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University at Buffalo Libraries

George Kelley Paperback & Pulp Fiction Collection

Wall of Eyes

cover image By: Millar, Margaret (female)
Publisher: Dell Publishing Co. (110)
Place of Publication: New York, NY
Catalog #: Kelley Box 679: PS3563 .I48 W34 1943
Contributor: E. Lindsay

General

Era: 1940s Author as on Cover: Margaret Millar Geographic Locale: Toronto, Ontario, Canada Date of Publication: 1943  |  Original Date: 1943 Setting: urban Motives: murder (in order to keep a previous murder and the murderer's secret life from being exposed)

Plot Summary

Just hours after attempting suicide, beautiful, rich, blind Kelsey Heath is stabbed to death in her bedroom. Kelsey was blinded during an automobile accident in which her brother's girlfriend died. As Detective Inspector Sands works to find out who killed Kelsey, he uncovers a web of deceit and murder involving the wealthy Heath family, a drug dealer, and employees of a nightclub.


Major Characters

Detective-Inspector Sands adult male, detective-inspector with the Toronto Police Department

Antonio Murillo "Tony," adult male, Italian, dark curly hair, drug user/seller, no steady work

Kelsey Heath adult female, beautiful, blind

Alice Heath adult female, 28 years old, thin, pretty (but not as pretty as Kelsey)

Philip James adult male, dark hair, "dark and romantic, but getting fat," pianist

Johnny Heath adult male, 30 years old, handsome, athletic, irresponsible, office job

Stevie Jordan adult male, M.C. at Club Joey


Weapons

knife, guns, fists


Level of Violence

the plot includes descriptions of the aftermath of physical abuse against female characters. Kelsey's stabbing is described after-the-fact. Violent actions portrayed directly include fistfights and several shootings.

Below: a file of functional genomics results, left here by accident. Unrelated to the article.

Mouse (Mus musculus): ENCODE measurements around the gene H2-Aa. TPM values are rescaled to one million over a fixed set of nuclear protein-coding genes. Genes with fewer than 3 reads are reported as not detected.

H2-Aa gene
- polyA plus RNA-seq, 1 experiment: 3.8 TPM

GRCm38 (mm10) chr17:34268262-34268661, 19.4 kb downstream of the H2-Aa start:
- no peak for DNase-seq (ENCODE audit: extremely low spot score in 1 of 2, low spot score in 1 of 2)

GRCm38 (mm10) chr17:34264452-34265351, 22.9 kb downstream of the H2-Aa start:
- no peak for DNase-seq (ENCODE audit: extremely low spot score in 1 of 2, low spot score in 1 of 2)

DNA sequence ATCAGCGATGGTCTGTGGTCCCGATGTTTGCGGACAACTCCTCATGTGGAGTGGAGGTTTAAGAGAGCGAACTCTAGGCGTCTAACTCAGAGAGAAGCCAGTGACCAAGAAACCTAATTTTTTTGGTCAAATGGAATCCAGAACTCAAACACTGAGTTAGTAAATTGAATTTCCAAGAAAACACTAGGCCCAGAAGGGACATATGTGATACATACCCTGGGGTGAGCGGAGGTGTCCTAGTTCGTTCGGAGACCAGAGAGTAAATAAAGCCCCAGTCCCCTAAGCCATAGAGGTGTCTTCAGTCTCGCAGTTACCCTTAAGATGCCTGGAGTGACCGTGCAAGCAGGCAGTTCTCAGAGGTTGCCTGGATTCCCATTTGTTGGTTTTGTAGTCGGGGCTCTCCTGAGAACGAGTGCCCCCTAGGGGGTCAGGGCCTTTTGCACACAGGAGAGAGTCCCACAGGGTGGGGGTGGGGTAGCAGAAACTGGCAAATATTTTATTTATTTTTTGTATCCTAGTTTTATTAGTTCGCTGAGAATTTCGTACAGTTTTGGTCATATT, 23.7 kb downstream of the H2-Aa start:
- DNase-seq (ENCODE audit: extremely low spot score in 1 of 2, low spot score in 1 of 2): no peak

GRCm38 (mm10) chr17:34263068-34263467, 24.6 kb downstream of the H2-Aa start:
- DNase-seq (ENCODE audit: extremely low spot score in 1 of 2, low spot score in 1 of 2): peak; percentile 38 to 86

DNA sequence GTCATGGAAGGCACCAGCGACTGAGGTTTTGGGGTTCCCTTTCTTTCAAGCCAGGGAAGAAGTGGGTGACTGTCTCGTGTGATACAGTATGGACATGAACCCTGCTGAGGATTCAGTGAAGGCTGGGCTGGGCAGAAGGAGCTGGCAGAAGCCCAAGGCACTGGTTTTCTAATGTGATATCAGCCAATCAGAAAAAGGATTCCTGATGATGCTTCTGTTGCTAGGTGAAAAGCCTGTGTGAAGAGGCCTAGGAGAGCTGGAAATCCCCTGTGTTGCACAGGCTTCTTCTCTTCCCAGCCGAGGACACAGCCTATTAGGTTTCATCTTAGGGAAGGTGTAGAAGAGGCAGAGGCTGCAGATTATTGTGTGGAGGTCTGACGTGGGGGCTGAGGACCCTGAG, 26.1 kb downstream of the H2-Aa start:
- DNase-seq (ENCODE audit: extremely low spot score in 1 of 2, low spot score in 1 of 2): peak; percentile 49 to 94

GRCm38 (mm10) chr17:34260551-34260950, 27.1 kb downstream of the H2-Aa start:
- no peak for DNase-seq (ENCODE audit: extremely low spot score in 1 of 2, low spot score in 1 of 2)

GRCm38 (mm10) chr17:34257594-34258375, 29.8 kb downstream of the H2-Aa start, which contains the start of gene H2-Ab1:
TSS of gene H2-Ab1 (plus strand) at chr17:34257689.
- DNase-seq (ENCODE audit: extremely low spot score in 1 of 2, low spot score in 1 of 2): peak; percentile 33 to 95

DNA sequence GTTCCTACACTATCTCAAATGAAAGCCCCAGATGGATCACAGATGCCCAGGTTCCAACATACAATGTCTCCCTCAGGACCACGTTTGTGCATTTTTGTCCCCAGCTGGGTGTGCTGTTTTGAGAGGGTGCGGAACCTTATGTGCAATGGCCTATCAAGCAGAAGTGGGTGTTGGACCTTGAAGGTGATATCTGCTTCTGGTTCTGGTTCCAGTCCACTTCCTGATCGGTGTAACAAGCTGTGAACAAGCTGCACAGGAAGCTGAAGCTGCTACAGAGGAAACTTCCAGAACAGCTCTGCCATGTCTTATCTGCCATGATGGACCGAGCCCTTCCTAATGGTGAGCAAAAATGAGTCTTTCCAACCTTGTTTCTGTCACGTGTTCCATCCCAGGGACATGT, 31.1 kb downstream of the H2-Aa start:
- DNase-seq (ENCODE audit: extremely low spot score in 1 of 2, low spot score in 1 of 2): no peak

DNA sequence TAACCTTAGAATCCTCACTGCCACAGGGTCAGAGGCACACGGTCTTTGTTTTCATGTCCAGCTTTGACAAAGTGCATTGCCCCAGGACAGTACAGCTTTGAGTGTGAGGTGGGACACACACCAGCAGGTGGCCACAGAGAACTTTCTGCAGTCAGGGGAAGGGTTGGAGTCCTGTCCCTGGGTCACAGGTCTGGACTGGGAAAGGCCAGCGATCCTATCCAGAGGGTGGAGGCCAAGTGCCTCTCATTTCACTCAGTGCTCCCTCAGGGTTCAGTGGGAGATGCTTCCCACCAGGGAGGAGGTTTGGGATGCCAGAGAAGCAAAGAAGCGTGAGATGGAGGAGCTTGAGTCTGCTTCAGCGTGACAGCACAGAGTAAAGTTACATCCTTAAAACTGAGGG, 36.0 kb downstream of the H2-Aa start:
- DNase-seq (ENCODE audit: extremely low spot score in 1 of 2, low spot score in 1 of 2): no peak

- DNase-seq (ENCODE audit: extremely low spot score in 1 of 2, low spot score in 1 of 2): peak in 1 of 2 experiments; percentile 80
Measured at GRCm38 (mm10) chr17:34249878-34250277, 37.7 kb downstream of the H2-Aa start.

Sexuality

all sexual activity is implicit and heterosexual. The women who work in the nightclub are portrayed in a sleazy way; the Heath sisters seem very cold and remote. Johnny Heath makes a habit of dating women from lower classes, including several of the women who work at the nightclub.


Gender Roles

the Heath sisters are treated in a traditional way -- not expected to work, only expected to marry. Their brother, although not a serious student and not working in any particular career, is the one who went to college. Alice Heath bristles against such constraints, although she is mostly portrayed as bitter over her love for Kelsey's fianc.


Ethnicity

there are occasional references to characters as being a "wop" or a "Jewess."


Alcohol/Drug Abuse

there is a great deal of drinking. References are made to one character's marijuana use. There is also an attempted suicide with morphine, and a successful suicide with sleeping pills.


Law Enforcement

the local police force is involved. Law enforcement is seen as imposing and threatening, especially to the characters representing lower social classes. Sands does have sympathy for a minor infraction made by a psychologist and does not report him. We mostly see Inspector Sands working alone, but a few other officers are mentioned. No other agency is involved.


Added Features

in terms of social issues, Millar explores class conflicts (rich vs. poor) as a major theme. The plot centers on several relationships between people of different classes and how social conventions and differences trouble the relationships. Interactions between the Heath family and their servants are particularly portrayed as being problematic.


Subject Headings

Canada - Toronto/ Murder/ Class Distinction/ Police


Psychological Elements

Kelsey is very depressed after being blinded, and her sister Alice consults a psychologist to try to help the family. Since Kelsey was driving and is responsible for the accident which blinded her and killed another passenger, Alice assumes that Kelsey is also dealing with guilt.